Jefferson City, Mo. – The holiday season brings magic to Missouri, where a variety of festivals and events featuring everything from parades and lights to shopping and food take center stage.
With more than 100 events in the next several weeks, the Show-Me State has an array of holiday activities to keep you busy from now until Jolly Old St. Nick arrives – and beyond.
Read on to learn more about the fun experiences waiting for you in Missouri this holiday season, and then check the VisitMO blog for more holiday activities.
Light Up the Night
Light shows are a big part of the holidays, and Missouri’s light-centric events, drive-thru light parks and attractions – such as Branson’s Silver Dollar City, which features more than five million lights and 1,000 decorated trees during the An Old Time Christmas festival running through Dec. 30 – are enough to make even Clark W. Griswold jealous.
The Enchanted Village of Lights in Laurie is the Lake of the Ozarks area’s largest drive-thru holiday light park, covering some 27 acres on the Laurie Fairgrounds. Celebrating its 22nd year, the Enchanted Village of Lights runs 5 p.m.-9 p.m. weekdays and 5 p.m.-10 p.m. on weekends, Nov. 20-Jan. 2, 2016.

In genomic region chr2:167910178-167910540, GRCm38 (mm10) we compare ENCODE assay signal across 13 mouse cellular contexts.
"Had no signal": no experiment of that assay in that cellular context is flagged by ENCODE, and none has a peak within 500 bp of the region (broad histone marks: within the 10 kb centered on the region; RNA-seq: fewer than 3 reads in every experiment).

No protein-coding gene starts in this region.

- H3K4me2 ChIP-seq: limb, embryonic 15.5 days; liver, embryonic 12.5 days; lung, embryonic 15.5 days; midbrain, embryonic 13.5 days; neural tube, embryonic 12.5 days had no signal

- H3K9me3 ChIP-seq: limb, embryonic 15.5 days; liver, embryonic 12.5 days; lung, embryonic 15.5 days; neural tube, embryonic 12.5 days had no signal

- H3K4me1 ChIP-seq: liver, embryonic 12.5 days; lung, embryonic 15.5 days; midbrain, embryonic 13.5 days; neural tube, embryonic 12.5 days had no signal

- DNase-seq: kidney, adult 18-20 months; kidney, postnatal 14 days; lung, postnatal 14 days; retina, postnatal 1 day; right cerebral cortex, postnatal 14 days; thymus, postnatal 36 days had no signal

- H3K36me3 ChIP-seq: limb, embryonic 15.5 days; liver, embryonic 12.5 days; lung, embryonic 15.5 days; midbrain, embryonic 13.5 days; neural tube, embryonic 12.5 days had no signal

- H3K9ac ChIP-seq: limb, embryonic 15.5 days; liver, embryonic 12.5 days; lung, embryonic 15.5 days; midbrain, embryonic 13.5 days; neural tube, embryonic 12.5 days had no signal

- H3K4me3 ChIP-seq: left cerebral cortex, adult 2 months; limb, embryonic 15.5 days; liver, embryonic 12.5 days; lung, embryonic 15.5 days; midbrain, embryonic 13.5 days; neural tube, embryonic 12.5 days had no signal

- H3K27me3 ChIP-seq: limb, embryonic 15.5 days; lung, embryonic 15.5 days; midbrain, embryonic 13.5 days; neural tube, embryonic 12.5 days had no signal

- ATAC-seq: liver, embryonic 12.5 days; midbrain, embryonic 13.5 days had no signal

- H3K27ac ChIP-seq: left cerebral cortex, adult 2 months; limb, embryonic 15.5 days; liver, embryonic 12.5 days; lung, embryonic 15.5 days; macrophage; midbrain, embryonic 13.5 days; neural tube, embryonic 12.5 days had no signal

The Missouri Botanical Garden in St. Louis gets decked out for the holidays during the Third Annual Garden Glow, held Wednesdays through Sundays from Nov. 21-Dec. 17 and nightly Dec. 18-Jan. 2, 2016, (closed Dec. 24, 25, and 31). Stroll the garden at night while surrounded by amazing light installations and hundreds of thousands of lights. Photo opportunities, holiday tunes, and food and drinks are part of the fun. Admission is $16 for adults (ages 13 and older), $12 for members, $10 for children (ages 3-12) and $6 for member’s children.
Kansas City’s Country Club Plaza kicks off its holiday celebration, Plaza Lights, on Thanksgivingnight (Nov. 26) with a lighting ceremony and activities and concerts both before and after the traditional flip of the switch at 6:54 p.m. The Plaza Lights illuminate 15 city blocks and are on daily, from 5 p.m. to 3 a.m., through Jan. 17, 2016.
Carthage offers an illuminating take on the holidays, with light displays atop the majestic Jasper County Courthouse, inside the beautiful Victorian mansions along historic Grand Avenue and on the city’s water tower, which takes the form of a Christmas light hot-air balloon each year. There’s also the mile-long Way of Salvation light display, open 6:30 p.m.-10 p.m. from Nov. 26-Dec. 25; the Precious Moments Chapel and Gardens Christmas Lighting ceremony from 6:30 p.m.-8:30 p.m. on Nov. 27; and Mt. Moriah Lights, which features more than 75,000 lights programmed to six different holiday tunes, on Dec. 4-6, Dec. 11-19 and Dec. 21-30.